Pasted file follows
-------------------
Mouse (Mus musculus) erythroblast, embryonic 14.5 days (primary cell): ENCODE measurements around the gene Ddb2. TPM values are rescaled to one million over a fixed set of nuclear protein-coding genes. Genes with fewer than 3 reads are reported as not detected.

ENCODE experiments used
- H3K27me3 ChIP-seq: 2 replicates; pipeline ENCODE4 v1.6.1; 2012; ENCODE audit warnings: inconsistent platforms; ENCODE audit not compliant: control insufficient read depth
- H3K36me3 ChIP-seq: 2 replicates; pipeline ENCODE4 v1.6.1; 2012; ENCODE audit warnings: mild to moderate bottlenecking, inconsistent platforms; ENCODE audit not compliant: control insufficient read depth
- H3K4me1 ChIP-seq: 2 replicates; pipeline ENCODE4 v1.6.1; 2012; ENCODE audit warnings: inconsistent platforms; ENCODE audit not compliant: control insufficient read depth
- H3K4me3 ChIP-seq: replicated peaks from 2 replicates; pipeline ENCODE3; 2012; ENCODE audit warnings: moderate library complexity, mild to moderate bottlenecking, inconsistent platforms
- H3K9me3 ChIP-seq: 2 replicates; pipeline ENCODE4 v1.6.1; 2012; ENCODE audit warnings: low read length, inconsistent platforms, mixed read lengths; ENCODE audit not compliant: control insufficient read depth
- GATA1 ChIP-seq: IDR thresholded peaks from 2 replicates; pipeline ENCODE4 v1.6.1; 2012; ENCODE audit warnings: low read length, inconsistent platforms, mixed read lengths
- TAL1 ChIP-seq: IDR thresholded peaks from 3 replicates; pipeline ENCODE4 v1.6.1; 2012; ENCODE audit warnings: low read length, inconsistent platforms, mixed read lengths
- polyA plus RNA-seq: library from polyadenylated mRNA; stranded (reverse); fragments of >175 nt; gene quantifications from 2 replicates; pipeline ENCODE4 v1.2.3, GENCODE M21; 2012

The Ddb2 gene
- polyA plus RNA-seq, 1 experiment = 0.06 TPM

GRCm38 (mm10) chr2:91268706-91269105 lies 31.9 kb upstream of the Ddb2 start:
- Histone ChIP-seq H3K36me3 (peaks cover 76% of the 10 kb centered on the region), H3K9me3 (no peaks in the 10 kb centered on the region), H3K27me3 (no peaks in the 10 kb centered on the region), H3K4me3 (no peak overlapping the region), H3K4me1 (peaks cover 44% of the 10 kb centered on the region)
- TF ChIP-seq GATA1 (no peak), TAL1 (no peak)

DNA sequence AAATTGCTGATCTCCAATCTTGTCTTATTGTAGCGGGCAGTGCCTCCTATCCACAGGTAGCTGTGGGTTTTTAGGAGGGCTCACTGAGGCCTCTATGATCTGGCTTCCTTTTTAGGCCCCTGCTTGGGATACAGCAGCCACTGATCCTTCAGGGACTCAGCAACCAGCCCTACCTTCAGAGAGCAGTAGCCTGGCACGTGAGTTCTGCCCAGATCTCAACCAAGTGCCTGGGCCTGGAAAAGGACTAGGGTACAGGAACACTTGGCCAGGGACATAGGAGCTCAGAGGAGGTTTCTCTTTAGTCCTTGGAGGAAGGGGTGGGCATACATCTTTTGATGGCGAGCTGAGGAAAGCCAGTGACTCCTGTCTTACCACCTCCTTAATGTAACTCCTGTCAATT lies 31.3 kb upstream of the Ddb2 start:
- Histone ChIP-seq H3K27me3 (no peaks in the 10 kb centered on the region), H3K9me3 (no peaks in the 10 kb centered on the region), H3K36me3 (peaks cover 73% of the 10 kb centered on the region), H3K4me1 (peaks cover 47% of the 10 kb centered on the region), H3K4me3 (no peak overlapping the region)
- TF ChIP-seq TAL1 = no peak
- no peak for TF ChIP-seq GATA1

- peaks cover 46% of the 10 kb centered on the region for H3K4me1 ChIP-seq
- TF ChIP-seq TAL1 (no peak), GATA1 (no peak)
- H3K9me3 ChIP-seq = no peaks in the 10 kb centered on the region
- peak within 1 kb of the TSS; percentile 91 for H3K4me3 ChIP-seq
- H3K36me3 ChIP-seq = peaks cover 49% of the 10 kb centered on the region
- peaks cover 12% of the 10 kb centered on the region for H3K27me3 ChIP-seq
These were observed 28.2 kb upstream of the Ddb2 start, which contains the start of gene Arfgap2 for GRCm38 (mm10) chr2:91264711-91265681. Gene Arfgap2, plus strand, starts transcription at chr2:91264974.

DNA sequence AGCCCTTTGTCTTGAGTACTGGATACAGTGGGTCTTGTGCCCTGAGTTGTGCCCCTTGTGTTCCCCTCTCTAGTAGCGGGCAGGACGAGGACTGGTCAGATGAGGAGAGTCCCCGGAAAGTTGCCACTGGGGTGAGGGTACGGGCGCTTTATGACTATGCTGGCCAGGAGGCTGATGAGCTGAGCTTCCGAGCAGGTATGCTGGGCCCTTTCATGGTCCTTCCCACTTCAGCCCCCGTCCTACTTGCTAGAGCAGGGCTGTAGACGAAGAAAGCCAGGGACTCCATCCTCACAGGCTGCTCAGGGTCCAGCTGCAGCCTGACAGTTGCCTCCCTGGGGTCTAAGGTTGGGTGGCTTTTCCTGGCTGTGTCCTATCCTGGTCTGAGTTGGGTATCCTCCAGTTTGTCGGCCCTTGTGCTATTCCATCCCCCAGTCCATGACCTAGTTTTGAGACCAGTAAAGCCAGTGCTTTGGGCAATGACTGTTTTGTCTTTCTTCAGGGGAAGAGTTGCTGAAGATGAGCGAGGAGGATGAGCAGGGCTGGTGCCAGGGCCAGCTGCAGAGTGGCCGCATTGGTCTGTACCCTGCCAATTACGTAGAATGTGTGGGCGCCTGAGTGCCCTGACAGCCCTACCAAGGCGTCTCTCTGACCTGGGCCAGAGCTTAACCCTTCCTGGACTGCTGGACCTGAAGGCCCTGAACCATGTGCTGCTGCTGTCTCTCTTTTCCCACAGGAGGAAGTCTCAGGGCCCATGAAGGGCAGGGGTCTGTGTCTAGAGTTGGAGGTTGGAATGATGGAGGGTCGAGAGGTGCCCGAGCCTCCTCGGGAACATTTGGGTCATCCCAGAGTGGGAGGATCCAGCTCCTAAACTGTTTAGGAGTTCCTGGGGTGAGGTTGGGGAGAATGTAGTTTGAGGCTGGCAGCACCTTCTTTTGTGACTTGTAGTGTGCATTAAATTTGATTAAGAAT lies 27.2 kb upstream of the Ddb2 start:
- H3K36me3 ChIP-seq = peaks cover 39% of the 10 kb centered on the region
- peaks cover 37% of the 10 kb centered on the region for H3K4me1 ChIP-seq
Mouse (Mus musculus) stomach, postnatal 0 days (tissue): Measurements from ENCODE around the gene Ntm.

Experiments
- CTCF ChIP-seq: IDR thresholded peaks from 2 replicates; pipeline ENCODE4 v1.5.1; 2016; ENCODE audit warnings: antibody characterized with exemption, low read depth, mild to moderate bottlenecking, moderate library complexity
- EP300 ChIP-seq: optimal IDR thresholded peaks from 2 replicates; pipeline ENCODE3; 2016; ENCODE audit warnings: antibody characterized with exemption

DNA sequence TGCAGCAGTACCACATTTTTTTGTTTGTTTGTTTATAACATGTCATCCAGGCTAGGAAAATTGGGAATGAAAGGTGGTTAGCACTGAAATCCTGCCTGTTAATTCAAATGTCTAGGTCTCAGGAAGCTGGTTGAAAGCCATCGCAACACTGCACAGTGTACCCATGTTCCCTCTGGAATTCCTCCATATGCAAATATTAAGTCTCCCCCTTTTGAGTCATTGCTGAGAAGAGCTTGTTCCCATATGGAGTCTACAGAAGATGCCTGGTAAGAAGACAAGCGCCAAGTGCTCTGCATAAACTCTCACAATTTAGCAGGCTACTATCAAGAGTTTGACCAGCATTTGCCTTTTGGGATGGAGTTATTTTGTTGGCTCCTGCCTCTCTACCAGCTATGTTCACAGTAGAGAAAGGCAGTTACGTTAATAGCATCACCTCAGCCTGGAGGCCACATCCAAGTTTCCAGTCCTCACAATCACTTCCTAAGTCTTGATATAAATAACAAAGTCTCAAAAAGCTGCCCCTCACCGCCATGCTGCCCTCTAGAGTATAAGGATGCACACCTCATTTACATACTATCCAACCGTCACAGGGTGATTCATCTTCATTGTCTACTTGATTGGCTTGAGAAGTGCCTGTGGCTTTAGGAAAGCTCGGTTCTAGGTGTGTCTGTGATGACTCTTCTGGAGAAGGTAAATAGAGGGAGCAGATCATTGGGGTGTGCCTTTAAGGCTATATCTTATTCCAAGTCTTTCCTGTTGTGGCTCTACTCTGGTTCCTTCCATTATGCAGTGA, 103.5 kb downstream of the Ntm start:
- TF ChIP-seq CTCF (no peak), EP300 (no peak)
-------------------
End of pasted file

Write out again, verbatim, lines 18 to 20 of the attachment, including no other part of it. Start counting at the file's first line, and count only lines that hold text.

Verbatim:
- TF ChIP-seq TAL1 = no peak
- no peak for TF ChIP-seq GATA1

- peaks cover 46% of the 10 kb centered on the region for H3K4me1 ChIP-seq